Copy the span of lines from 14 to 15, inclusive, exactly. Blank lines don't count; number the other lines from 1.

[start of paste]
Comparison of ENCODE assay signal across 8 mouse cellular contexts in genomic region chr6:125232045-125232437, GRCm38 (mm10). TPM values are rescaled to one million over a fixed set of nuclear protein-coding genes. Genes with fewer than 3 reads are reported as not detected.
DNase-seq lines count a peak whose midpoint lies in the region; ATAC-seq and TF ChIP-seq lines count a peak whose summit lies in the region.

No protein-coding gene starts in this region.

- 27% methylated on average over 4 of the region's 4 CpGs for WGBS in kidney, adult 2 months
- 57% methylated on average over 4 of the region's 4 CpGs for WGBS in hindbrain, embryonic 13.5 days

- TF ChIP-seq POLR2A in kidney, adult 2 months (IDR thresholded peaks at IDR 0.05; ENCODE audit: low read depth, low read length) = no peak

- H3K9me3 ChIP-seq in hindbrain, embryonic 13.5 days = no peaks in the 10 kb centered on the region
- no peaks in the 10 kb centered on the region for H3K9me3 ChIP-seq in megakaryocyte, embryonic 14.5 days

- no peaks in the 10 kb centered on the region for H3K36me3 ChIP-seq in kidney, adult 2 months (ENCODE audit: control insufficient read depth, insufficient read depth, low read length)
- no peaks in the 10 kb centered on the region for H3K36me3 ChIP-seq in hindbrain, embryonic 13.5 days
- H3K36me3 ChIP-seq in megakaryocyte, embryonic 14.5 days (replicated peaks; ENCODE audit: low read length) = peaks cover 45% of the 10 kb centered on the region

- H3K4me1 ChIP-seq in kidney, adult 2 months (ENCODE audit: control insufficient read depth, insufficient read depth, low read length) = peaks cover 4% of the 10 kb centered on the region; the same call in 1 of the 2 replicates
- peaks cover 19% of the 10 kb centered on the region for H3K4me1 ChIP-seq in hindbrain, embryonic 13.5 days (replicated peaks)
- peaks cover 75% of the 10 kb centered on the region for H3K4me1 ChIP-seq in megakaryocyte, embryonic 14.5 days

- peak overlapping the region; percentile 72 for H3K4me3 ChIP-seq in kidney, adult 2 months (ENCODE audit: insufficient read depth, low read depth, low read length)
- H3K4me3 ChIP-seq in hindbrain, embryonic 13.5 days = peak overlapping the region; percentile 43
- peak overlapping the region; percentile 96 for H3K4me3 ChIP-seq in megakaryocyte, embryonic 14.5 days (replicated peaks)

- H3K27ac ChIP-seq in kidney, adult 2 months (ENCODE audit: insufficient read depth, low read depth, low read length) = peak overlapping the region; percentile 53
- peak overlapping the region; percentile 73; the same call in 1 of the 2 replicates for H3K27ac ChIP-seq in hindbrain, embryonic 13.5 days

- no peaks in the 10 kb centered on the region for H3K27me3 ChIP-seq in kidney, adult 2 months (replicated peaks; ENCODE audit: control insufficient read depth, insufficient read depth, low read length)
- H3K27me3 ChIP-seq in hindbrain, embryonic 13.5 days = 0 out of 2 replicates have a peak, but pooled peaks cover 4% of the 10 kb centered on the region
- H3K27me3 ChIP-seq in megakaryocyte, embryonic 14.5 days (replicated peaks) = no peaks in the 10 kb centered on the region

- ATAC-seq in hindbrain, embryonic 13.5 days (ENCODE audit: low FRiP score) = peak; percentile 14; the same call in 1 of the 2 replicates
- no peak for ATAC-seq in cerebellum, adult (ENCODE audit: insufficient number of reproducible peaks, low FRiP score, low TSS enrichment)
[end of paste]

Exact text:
- peaks cover 75% of the 10 kb centered on the region for H3K4me1 ChIP-seq in megakaryocyte, embryonic 14.5 days

- peak overlapping the region; percentile 72 for H3K4me3 ChIP-seq in kidney, adult 2 months (ENCODE audit: insufficient read depth, low read depth, low read length)